The People of America's Oil and Natural Gas Indusry

100 Days: Access to Arctic Energy Key to U.S. Security

Mark Green

Mark Green
Posted March 20, 2017

The enormity of Alaska’s energy potential – onshore and offshore – may be difficult for most Americans to fully grasp. Consider:


Two points. First, by their sheer size, Alaska’s oil and natural gas reserves are strategically vital to U.S. energy security. Second, all of the above is just an academic exercise without access to develop those reserves. With new leadership and a new view of U.S. energy in Washington, there is great opportunity. It will require changing a number of policies and clearing away obstacles to safe and technologically sound development. U.S. Sen. Lisa Murkowski of Alaska:

“To forsake Alaska oil and gas will be to forsake America’s energy security in a world that is using more energy, not less. It will leave us an economic and environmental disadvantage. … It will result in fewer jobs created here at home, fewer dollars staying within our economy, less affordable energy for our families and businesses and less influence for our nation on the world stage.”

Alaskans overwhelmingly support Arctic development (76 percent), according to a survey conducted last fall. Among self-identified Native respondents, 72 percent said they support offshore resource development, and 79 percent said they believe their opinions on the issue should matter most. Richard Glenn, executive vice president for Lands and Natural Resources of Arctic Slope Regional Corporation, which represents the business interests of about 12,000 Arctic Slope Iñupiat, in congressional testimony:

“The development of Arctic oil and gas resources provides our communities with the means to preserve our traditional way of life and culture while also allowing our residents to enjoy a greater quality of life. Put another way, our communities cannot survive without continued resource development in our region.”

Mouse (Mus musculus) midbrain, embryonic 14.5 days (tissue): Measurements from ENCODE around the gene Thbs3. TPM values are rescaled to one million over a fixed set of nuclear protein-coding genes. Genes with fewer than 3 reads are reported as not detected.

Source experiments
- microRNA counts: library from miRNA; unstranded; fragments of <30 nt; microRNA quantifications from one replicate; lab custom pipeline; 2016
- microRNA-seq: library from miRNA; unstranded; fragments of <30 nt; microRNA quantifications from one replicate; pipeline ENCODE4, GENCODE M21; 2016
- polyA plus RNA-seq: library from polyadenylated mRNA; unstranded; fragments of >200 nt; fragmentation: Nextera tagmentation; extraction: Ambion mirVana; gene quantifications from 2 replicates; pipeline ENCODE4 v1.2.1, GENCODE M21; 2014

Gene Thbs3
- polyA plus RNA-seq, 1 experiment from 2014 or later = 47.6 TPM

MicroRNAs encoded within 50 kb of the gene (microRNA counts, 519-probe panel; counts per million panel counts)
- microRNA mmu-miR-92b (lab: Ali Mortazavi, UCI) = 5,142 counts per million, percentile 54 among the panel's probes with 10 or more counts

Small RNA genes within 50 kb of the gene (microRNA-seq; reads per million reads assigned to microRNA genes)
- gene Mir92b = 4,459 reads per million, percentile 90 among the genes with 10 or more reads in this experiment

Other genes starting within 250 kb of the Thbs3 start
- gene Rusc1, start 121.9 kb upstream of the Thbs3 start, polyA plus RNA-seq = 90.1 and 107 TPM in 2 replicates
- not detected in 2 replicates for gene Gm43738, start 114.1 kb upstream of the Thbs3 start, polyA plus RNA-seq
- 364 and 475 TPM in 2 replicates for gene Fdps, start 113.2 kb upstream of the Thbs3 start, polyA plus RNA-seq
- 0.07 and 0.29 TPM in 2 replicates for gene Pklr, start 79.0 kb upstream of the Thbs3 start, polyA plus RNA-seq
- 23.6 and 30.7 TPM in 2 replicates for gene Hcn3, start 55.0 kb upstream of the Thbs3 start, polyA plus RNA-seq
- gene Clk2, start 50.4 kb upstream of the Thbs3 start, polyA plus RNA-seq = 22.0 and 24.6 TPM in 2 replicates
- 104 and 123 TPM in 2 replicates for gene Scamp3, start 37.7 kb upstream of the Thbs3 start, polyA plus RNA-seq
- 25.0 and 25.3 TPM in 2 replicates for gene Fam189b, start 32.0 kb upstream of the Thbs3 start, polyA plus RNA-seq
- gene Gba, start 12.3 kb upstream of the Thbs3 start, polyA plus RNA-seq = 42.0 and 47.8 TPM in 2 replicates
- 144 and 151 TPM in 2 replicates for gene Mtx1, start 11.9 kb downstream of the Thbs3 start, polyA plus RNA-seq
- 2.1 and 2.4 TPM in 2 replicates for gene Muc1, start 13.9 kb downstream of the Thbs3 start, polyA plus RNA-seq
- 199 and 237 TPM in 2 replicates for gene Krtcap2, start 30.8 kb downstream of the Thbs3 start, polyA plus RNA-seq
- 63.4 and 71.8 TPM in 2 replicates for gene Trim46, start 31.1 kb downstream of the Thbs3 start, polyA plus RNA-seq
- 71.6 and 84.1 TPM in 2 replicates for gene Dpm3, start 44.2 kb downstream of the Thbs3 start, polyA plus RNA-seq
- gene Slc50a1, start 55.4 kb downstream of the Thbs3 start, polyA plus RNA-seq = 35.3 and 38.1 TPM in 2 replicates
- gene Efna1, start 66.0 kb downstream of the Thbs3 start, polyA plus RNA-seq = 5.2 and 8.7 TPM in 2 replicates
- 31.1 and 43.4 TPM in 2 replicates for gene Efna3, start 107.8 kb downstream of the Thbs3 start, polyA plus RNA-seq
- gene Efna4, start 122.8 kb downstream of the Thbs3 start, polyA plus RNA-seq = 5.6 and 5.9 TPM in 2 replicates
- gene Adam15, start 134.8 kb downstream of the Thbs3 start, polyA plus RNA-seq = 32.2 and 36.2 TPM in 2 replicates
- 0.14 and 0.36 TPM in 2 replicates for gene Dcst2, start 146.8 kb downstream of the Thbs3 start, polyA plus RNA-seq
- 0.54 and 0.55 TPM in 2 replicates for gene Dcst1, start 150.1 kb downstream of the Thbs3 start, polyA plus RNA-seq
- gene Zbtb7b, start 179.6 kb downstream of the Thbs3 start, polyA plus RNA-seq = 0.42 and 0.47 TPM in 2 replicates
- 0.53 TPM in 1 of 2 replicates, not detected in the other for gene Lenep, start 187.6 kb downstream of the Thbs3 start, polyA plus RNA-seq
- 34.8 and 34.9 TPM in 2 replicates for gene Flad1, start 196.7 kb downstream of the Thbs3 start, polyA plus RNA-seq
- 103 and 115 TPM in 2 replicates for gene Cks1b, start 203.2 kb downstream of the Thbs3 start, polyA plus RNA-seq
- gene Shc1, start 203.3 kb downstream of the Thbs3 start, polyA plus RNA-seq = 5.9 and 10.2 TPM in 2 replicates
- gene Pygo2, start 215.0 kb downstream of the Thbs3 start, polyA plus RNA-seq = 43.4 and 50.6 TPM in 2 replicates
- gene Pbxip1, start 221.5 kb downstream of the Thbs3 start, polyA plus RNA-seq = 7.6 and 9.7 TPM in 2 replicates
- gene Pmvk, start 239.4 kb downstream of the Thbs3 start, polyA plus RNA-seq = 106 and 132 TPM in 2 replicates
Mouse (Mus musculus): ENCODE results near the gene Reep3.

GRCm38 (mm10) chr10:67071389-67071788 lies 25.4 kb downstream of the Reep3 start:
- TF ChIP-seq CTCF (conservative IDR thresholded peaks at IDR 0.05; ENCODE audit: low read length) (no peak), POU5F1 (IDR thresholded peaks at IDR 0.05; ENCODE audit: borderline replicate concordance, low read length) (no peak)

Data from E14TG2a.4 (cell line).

Time must not be wasted. Offshore development in the Arctic has a long timeline, and other nations, including Russia, Canada and Norway, already are actively exploring the Arctic. Military leaders urge Arctic development:

“Arctic offshore energy development will occur, whether or not the U.S. participates, as other countries pursue the Arctic’s large energy resources to meet long-term energy needs.”

As we say, there’s great opportunity to responsibly develop Alaska’s great oil and natural gas resources. This should be guided by a forward-thinking regulatory framework that prioritizes regularly scheduled lease sales as necessary to enhance U.S. energy security and maintain America’s position as a global energy superpower.

The “100 Days” series of posts.


Mark Green joins API after spending 16 years as national editorial writer in the Washington Bureau of The Oklahoman newspaper. In all, he has been a reporter and editor for more than 30 years, including six years as sports editor at The Washington Times. He lives in Occoquan, Virginia, with his wife Pamela. Mark graduated from the University of Oklahoma with a degree in journalism and earned a masters in journalism and public affairs at American University. He's currently working on a masters in history at George Mason University, where he also teaches as an adjunct professor in the Communication Department.